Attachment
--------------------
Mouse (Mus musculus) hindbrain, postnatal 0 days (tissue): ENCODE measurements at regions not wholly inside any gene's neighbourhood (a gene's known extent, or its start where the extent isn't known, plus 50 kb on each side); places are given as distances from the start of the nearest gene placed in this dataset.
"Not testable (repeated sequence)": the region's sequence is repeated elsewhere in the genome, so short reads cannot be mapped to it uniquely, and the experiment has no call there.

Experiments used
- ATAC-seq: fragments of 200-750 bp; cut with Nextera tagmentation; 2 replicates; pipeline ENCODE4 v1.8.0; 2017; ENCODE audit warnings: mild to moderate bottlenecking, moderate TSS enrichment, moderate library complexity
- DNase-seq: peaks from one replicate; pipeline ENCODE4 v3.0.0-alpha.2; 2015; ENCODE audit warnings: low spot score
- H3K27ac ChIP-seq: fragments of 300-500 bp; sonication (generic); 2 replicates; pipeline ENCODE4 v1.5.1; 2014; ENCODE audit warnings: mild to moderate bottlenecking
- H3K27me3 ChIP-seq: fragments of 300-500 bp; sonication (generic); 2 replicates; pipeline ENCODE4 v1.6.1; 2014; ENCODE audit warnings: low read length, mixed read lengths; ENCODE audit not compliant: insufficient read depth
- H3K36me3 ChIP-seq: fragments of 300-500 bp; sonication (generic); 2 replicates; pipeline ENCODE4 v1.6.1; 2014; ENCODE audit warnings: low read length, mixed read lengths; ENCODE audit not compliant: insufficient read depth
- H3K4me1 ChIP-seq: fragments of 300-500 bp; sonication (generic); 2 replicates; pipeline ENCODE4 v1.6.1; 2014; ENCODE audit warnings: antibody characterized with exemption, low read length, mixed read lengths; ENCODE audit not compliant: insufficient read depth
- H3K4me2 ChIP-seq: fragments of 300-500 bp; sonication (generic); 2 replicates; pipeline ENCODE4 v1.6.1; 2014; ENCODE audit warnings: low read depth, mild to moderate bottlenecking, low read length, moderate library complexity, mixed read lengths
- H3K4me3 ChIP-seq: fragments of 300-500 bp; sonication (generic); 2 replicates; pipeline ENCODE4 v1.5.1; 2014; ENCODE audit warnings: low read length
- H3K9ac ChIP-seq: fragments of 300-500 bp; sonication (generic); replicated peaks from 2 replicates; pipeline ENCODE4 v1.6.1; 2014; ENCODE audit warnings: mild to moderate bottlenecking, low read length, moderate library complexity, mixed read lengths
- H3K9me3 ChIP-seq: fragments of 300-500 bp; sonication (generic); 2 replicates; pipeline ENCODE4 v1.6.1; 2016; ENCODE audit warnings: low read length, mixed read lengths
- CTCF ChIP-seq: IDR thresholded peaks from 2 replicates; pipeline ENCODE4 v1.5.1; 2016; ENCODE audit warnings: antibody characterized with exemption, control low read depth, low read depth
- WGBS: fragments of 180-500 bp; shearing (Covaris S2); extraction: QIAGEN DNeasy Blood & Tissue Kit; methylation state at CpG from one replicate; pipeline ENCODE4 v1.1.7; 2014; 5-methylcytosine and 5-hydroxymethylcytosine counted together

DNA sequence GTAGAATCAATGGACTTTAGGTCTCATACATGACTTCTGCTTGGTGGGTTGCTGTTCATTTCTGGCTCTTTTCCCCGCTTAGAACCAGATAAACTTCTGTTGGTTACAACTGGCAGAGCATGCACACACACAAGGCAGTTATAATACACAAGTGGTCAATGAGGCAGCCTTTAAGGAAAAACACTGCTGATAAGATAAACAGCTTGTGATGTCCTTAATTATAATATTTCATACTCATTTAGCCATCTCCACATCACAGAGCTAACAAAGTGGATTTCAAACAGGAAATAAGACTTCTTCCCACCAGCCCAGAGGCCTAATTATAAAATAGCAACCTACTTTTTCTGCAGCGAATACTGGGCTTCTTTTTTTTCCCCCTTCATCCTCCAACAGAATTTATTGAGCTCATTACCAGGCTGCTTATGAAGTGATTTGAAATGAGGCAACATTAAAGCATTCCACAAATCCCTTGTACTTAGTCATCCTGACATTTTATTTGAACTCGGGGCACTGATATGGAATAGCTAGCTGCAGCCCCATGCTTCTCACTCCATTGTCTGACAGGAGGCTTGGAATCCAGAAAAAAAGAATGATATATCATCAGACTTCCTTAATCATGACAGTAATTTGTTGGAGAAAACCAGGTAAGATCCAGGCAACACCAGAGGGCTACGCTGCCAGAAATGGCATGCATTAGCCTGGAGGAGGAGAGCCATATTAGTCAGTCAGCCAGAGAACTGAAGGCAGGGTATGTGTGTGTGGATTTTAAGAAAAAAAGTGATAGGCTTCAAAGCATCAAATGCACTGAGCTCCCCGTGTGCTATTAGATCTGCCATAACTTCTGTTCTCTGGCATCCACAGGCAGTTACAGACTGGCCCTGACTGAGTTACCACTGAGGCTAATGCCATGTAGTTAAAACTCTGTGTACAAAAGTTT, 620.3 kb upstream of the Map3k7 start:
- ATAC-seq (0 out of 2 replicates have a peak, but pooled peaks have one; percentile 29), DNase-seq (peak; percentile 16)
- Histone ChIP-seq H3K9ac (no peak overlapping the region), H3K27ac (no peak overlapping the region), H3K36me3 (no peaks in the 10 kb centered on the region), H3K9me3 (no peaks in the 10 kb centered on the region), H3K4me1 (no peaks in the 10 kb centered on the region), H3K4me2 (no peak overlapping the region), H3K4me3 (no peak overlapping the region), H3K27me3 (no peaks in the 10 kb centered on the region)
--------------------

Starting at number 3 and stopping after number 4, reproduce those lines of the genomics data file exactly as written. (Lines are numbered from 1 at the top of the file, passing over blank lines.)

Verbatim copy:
Experiments used
- ATAC-seq: fragments of 200-750 bp; cut with Nextera tagmentation; 2 replicates; pipeline ENCODE4 v1.8.0; 2017; ENCODE audit warnings: mild to moderate bottlenecking, moderate TSS enrichment, moderate library complexity